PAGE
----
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Outdoors commentary: Maryland trout as you like it

"A stocked fishery is a shadow of the real thing, but it can fulfill a need and ... it takes nearly all the pressure off the small feeder creeks where the trout are wild."

-John Gierach in "No Shortage of Good Days"

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Trout stocking of Maryland streams ended last week, and, for many local fishermen, that marked the end of trout fishing until the stocking of lesser numbers of trout in October.

Elitist fishermen, many reflecting Gierach's view, are happy to see the departure of the "Powerbait and spinner crowd."

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The "real" trout fishing, in this view, is now underway, with the famous hatch of sulphurs (Ephemerella Dorothea and related species) cranking up for a 4 to 6 weeks of dry fly/emerger action on the Gunpowder.

But there are all kinds of fishermen, and before the elitists get too smug, perhaps it's time for a more realistic look at the local situation.

"America in Miniature," a slogan created in the 1950's to booster Maryland tourism, is not without basis. The state does have a great variety of geography, but only comparatively small portions, mostly in the western counties of the state, support "natural" trout fishing.

Even the famed Gunpowder is to a degree, artificial in that it is a tailwater, a stream below a dam with controlled cold water releases.

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The same is true of three of the big four of Western Maryland streams, and all these streams are stocked, so they hold a mixture of stocked adults, stream reared (river grown) and stream bred fish.

Actually the tailwater and stocking situations apply to the majority of the famous trout streams in this country.

Scattered through central and Western Maryland are a number small streams holding native brook trout and sometimes brown and rainbow trout.

These natural trout waters are often, and wisely, closely-guarded secrets by small stream aficionados who are nearly as much hikers and explorers as fishermen.

So Maryland has basically three types of trout waters.

Put-and-take streams - and ponds - are stocked and fishing is allowed, sometimes after a period of closure after stocking, with any bait, lure, fly or legal tackle. These waters are a real boon to the casual angler and to younger and older anglers.

The Patapsco River is such a stream, but even the Gunpowder has put-and-take sections. Delayed harvest streams are a second option. In these waters, only artificial lures and flies may be used, and fish may be kept only from June 15 through Sept. 30.

The reason for these rules is that some of these waters, such as the Casselman, become too low and warm in summer to support trout. Finally, catch-and-release streams, such as most of the Gunpowder and all of Morgan Run, allow only fishing with artificial lures and flies, and all trout must be released.

So local anglers have a variety of waters with fishing as simple or as complicated as one desires. The only downside is that the fishing in the most easily accessible areas of the put-and-take waters usually lasts only a week after stocking.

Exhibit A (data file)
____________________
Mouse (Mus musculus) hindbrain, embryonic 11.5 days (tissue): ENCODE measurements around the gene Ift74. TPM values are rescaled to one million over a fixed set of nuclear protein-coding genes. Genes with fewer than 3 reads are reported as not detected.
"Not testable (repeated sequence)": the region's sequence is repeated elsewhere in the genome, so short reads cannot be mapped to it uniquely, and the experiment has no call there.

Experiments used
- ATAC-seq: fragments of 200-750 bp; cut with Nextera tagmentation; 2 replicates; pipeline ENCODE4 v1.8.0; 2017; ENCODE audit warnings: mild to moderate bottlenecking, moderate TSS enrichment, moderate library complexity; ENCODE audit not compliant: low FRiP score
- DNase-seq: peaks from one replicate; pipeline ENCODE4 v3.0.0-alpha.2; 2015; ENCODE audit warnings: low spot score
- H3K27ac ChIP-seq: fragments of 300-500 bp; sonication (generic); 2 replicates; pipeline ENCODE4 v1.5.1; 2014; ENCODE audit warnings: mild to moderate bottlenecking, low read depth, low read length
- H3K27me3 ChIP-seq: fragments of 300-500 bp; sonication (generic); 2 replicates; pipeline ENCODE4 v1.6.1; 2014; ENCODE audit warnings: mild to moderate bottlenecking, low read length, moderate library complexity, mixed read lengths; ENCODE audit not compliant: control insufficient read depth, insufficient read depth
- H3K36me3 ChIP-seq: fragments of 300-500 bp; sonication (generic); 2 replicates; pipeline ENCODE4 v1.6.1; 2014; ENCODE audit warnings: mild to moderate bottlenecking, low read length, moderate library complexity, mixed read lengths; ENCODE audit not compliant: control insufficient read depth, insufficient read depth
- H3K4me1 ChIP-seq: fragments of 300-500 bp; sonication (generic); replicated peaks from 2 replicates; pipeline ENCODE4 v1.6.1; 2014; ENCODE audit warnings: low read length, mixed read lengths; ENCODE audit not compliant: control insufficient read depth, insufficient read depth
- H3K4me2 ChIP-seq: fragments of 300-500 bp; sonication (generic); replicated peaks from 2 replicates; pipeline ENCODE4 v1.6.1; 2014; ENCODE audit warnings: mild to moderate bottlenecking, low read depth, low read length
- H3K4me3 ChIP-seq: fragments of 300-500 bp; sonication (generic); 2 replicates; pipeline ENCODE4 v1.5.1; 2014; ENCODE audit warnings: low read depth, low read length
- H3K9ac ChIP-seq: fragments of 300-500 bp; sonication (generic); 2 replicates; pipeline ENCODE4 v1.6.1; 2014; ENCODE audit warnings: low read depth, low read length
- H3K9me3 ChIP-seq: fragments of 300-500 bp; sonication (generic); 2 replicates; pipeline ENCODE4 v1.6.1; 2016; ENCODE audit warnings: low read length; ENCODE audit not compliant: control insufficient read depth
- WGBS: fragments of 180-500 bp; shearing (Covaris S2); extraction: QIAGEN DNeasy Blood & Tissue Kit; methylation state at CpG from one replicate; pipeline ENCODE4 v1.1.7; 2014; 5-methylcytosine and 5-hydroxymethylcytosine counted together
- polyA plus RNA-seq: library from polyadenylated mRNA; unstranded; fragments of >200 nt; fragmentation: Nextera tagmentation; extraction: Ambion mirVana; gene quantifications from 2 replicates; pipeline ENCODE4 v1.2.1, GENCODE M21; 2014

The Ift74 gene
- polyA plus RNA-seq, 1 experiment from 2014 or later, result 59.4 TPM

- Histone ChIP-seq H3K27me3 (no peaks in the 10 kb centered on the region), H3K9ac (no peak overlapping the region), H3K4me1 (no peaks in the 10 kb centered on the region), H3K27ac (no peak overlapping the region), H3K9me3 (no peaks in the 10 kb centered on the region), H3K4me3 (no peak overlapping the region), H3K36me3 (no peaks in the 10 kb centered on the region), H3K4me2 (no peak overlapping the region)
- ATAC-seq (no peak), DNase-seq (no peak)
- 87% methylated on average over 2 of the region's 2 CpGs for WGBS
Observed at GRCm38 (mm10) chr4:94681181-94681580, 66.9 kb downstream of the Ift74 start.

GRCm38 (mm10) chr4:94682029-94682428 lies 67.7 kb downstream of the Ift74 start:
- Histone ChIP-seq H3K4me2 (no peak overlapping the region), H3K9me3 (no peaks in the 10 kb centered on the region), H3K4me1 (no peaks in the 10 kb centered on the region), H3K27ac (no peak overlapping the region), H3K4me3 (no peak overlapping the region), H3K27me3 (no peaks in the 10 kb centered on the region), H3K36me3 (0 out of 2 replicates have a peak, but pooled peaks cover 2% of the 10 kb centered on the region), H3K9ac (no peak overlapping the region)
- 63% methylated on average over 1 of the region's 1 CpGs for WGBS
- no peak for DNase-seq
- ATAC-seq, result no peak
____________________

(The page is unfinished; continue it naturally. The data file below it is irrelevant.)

I spent some time this spring fishing and observing at several locations of the Patapsco. I used fly tackle and nymphs, spinning tackle and spinners and even tried a form of PowerBait.

I took trout with all three methods. The big appeal of the Patapsco is that it's nearby, 10 minutes from home in my case, and doesn't demand a lot of tackle and preparation. Using an ultralight spinning rod with 4-pound test line and No. 1 Mepps spinners and fishing only from shore, I was able to take 2-trout limits at several spots in the Daniels area and a 5-trout limit at the Avalon area. I released most of the fish.

When I did break out the fly rod and waders I had similar results, and the beadhead nymphs produced a number of decent sunfish as well.

I watched and photographed a pair of older anglers at Avalon who used spinning rods and PowerBait to take their limits in a couple of hours. They fished from the bank and often sat on their 5-gallon plastic buckets while they let their bait do the work. When they left I could still see some fish in the hole and decided to give spinners a try. I took three trout in five casts, then gave the fish, the spinner and full access to the pool to a younger angler who was having no success nearby.

While such easy fishing, is over until fall, trout fishing is available year-round on many waters, even on some put-and-take and delayed harvest streams, for anglers willing to walk, to wade and to fish with more sophisticated methods.

Ric Boulin likes to explore remote areas of nearby streams like the Patapsco, Morgan Run and the Middle Patuxent. In his latest foray on the Patapsco he reported catching trout, smallmouth and sunfish by swinging a small wooly bugger on fly tackle. Ric also scores with light spinning tackle using spinners and tiny tube and grub lures.

The Gunpowder is usually more demanding, with light fly rods, 10 to 13-foot leaders tapered to 6x or 7x and tiny flies in the size 18 and smaller range required. But even here I know of successful anglers who fish here using big size No. 4 and No. 6 streamers on fly tackle and tiny jigs on fly or spin tackle.

They may not catch many trout, but they do take some big browns.

So, if you like to fish for trout in our area, follow the rules and start out with what you have. There are opportunities for those willing to put in the time.

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